The Expert Witness

Date published: February 14 2013

As Round Two of the Six Nations concludes, Planet Rugby's Expert Witness welcomes back former England skipper, Martin Corry.

As Round Two of the Six Nations concludes, Planet Rugby's Expert Witness has great pleasure is welcoming back former England skipper, Martin Corry.

The big Leicester back-row forward represented his country 64 times, and is the most capped British and Irish Lion in the professional era, representing them seven times.

After some scintillating rugby in Round One with England and Italy displaying some wonderful skill levels, with Arctic conditions sweeping across Europe, the second week of Six Nations rugby was always going to be a weekend for the piano pushers rather than the piano players, with the results being very tight. Corry believes, certainly in the case if the Ireland v England fixture, that was always going to be the case.

“When all the Bookmakers have the sides as joint favourites, that surely tells you something!', quipped the former England back-rower.

“Although Ireland had home advantage, as soon as you saw the forecast, you realised it was going to be a battle of attrition. It was a very even contest; look at the scrums as an example. First Cole gained superiority, then Healy came back right at him. It was a monumental duel and almost a microcosm of the game itself.

“England had not won in Ireland since their World Cup-winning year of 2003, so that should tell you how hard it is to win in Dublin. This was a game that showed the character that Stuart Lancaster is developing in this side, and Owen Farrell's maturity absolutely epitomised this.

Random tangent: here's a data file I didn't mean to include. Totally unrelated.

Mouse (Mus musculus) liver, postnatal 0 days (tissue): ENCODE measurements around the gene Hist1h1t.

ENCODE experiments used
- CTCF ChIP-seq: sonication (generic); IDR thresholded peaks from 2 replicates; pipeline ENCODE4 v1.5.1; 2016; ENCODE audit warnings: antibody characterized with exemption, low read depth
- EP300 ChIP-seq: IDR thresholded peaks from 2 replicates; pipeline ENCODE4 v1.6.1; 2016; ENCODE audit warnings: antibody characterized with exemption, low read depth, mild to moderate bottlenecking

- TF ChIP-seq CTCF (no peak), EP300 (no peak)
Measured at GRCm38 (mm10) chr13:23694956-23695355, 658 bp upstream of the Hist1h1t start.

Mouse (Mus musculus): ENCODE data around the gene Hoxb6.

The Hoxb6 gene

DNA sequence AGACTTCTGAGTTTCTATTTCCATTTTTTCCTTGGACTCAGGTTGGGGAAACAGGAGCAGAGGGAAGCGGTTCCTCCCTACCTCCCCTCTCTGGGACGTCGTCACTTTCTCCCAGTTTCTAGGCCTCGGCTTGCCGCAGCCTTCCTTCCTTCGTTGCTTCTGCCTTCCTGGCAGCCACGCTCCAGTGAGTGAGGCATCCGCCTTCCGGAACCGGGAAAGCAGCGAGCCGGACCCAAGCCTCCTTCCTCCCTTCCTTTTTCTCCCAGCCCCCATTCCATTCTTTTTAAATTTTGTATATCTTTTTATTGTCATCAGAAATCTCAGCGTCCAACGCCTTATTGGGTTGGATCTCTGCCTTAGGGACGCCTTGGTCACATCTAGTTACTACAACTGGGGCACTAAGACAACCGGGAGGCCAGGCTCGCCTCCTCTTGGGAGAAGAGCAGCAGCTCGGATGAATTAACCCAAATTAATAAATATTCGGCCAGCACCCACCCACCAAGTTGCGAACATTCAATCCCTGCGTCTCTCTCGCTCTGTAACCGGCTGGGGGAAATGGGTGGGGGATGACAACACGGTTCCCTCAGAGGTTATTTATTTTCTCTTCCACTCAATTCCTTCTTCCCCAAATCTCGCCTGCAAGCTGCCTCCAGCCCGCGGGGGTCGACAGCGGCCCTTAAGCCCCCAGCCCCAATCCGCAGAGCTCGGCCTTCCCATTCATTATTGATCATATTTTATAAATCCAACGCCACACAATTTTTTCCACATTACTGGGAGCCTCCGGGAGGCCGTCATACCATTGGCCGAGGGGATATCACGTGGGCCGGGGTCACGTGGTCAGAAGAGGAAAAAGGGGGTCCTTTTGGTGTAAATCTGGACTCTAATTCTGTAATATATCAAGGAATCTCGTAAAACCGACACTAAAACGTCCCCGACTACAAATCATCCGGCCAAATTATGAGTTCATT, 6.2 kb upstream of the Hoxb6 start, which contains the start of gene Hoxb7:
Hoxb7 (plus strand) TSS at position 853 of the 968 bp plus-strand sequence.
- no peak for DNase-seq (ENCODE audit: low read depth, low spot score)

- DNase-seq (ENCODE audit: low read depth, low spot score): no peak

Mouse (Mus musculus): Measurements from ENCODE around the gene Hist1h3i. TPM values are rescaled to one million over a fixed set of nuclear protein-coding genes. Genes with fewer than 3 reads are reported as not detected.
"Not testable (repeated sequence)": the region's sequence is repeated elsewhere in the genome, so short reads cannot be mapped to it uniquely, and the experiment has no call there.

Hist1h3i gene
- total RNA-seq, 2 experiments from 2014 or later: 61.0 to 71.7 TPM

“One of the keys to the win was the defensive line speed showed by England. Led by the criminally underrated Brad Barritt and England's superb back-row, the number of times Ireland were tackled behind the gain was legion. Interestingly, England used their ruck pillars to 'rush' up into the faces of the Irish attackers, with the drift following up behind. I am sure this is something from Andy Farrell's thinking, as it's a tactic commonly used in Rugby League after a tackle stoppage.

“For Ireland, I think they now have to really examine their selection. It's true to say they only have three or four sides to pick from, which limits their options, but they need to blood new talent and fast. Too many players have been held onto too long, whether through necessity or loyalty. They are at a watershed and need to accept that.

“They have some good young talent, and now need to build around that. Sean O'Brien, Keith Earls, Johnny Sexton and Cian Healy should be the core of their team for years to come, but I am sure the Irish lads will learn from their defeat on Sunday and move forward.”

In Scotland, we finally saw a win for the home side. At times it was closer than the scoreline suggested, but with a commanding display from scrum-half Greg Laidlaw and tireless work from Kelly Brown, Scotland emerged on the right side of the scorecard.

“People talk about game changing moments! There was a point, at 20-3, when Italy were literally one pass away from seven points, under the posts and a scoreline of 20-10. Instead, the pass was brilliantly intercepted by Stuartl Hogg, who showed his pace for a 100m score. It's moments like that that really do crush a side's morale, and I have to say the Azzurri never really threatened after that moment,” noted Corry.

“Scotland are not the whipping boys people think. They have some highly gifted players and a huge pack and line out presence. I really felt Scotland showed that they 'wanted it more' in this instance.